Once the range of the tentative flash event has been derived, the expected time-of-arrival window is calculated based upon the speed of sound. In an ideal gas, the speed of sound in meters per second is given by about 20×√T where T is the absolute temperature of the gas. For ambient temperatures in the range of −40° C. and 30° C., this corresponds to 300-350 m/s. Optionally, a fixed value of for example 340 m/s may be used for calculations and the time window slightly expanded to allow for temperature variation of the speed of sound. Alternatively, a temperature sensor (or a rough manual setting) may be added and suitable correction included in the calculation. The center of the time window is preferably roughly the range divided by the speed of sound, and the period of the time window should at least cover the margin of error in range estimation, and any approximation made regarding the speed of sound. For most cases, a window of ±10% of the central time value is suitable. Thus, if the estimated range of a tentative flash event is 1,000 meters, using an approximation of 340 m/s for the speed of sound, the center of the estimated time window would be 2.94 seconds, and the ±10% range would be from 2.65 through 3.23 seconds. If temperature correction for the speed of sound is added, a narrower range of ±5% could reasonably be used. In the case that the optical flash signature is indicative of an event with a longer acoustic signature (e.g. firing of a rocket), the start of the acoustic window is calculated as above, but the window is left open for the expected duration of the corresponding acoustic event.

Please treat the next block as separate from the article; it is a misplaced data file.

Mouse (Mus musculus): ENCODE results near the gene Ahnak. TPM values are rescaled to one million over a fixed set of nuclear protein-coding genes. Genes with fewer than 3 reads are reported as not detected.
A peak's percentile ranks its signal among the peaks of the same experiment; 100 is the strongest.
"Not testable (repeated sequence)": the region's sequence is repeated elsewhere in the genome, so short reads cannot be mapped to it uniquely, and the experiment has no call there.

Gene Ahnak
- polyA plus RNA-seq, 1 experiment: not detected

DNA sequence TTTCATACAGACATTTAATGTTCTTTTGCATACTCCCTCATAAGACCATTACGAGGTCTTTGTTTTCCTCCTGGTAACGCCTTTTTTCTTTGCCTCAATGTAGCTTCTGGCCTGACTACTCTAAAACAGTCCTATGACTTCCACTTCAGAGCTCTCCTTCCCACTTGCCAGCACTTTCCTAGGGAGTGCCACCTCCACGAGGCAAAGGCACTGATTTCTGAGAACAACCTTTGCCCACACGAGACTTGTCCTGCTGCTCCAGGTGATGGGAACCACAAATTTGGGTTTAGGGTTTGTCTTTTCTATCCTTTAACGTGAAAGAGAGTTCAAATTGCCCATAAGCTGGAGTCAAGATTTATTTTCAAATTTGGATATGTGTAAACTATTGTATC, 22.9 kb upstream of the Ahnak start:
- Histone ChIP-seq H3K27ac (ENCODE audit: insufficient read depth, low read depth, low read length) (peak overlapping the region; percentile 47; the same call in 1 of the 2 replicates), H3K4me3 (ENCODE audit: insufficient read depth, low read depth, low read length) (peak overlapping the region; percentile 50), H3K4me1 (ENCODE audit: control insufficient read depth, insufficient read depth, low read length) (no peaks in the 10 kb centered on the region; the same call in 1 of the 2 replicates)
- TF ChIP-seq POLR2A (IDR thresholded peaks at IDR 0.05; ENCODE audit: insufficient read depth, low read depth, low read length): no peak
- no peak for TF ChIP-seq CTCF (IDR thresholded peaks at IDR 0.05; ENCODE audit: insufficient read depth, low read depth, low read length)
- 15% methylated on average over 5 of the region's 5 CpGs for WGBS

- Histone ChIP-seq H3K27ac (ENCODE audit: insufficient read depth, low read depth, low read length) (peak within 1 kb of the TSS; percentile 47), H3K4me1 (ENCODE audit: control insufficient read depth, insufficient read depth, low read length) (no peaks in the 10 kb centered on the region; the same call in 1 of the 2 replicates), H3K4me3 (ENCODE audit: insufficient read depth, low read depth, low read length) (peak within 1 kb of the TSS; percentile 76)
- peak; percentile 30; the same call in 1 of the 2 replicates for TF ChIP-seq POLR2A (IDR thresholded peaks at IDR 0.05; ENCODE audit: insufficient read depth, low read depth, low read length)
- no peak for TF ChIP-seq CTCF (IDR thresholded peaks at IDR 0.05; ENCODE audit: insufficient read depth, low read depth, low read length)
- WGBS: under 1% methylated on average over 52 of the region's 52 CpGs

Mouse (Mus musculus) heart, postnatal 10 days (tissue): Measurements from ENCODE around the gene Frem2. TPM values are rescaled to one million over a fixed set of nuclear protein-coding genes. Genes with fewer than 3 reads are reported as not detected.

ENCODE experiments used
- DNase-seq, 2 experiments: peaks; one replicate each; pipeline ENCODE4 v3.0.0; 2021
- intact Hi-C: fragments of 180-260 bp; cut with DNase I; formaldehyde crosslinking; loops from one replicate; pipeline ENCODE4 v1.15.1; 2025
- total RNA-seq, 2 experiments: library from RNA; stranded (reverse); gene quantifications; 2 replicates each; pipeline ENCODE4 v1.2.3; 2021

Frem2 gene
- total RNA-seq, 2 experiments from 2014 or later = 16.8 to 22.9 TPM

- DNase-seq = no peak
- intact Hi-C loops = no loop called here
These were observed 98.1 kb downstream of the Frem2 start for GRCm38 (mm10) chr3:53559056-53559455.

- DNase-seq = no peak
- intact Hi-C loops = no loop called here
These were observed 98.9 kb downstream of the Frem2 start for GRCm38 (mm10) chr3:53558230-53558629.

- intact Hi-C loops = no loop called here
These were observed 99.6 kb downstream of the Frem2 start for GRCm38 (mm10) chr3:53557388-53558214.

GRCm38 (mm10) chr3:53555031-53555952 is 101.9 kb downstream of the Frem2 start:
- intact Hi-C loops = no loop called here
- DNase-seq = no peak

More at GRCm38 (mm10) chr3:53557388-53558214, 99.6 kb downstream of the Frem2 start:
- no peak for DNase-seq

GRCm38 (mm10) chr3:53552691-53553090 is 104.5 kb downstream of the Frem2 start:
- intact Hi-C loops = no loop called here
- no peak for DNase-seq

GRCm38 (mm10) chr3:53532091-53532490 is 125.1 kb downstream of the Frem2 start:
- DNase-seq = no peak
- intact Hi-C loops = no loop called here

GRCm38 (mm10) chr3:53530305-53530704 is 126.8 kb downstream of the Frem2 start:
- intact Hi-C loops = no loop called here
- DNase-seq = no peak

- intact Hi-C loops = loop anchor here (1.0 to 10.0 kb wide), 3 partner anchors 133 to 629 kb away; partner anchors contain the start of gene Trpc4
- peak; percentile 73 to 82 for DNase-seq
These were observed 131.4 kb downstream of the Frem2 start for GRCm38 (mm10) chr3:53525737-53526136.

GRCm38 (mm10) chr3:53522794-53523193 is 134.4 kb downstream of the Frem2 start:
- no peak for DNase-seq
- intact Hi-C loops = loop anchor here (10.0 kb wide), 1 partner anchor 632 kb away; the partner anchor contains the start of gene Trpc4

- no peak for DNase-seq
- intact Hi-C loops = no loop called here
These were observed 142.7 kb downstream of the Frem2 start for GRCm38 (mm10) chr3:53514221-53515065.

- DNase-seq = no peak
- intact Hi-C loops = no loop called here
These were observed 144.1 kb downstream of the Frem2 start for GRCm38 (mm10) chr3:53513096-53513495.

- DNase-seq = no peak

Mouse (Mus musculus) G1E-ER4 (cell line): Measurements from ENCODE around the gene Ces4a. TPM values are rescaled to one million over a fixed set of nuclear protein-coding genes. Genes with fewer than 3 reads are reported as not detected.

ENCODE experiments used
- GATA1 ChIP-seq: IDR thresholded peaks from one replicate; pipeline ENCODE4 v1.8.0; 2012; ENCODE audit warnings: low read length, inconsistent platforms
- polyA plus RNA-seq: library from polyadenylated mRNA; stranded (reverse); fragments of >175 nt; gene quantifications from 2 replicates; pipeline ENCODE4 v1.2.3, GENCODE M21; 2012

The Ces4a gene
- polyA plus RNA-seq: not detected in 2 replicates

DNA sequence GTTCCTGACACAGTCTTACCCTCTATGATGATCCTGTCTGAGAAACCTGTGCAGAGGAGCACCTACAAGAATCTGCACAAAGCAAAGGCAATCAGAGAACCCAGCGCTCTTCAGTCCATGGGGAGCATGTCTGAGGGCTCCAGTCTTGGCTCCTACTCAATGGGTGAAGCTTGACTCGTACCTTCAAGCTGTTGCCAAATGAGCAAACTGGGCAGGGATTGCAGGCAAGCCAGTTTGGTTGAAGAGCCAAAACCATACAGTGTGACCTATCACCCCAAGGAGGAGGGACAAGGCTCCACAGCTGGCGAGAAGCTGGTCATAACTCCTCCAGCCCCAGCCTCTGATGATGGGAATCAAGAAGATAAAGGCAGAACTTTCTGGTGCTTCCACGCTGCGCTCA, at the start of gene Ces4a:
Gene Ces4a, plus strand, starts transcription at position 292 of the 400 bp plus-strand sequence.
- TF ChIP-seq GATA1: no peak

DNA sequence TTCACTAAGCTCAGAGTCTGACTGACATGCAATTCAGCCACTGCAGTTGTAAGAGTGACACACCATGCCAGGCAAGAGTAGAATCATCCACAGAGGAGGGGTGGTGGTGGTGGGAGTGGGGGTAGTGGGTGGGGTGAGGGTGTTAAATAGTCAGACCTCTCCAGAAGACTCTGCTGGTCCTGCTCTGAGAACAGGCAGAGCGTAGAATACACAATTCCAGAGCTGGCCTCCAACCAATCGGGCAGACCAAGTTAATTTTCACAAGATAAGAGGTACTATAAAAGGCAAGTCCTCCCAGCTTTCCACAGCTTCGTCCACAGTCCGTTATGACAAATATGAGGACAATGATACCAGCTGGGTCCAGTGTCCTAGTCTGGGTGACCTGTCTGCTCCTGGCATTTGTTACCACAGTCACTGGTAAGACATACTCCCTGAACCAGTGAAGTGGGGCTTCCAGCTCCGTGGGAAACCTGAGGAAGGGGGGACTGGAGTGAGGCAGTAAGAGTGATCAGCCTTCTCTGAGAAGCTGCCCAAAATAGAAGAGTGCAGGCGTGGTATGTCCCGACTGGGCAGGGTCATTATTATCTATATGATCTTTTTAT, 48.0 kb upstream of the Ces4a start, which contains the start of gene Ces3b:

It will be appreciated that the above descriptions are intended only to serve as examples, and that many other embodiments are possible within the scope of the present invention as defined in the appended claims.
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|Cooperative Classification||G01S11/16, G01S11/14, G01S11/12|
|European Classification||G01S11/12, G01S11/14, G01S11/16|
|Feb 6, 2006||AS||Assignment|
Owner name: RAFAEL-ARAMENT DEVELOPMENT AUTHORITY LTD., ISRAEL
Free format text: ASSIGNMENT OF ASSIGNORS INTEREST;ASSIGNORS:BERKOVICH, EREZ;SOLOMON, OFER;REEL/FRAME:017545/0606
Effective date: 20060202
|Nov 24, 2010||FPAY||Fee payment|
Year of fee payment: 4
|Jan 30, 2015||REMI||Maintenance fee reminder mailed|
|Jun 19, 2015||LAPS||Lapse for failure to pay maintenance fees|
|Aug 11, 2015||FP||Expired due to failure to pay maintenance fee|
Effective date: 20150619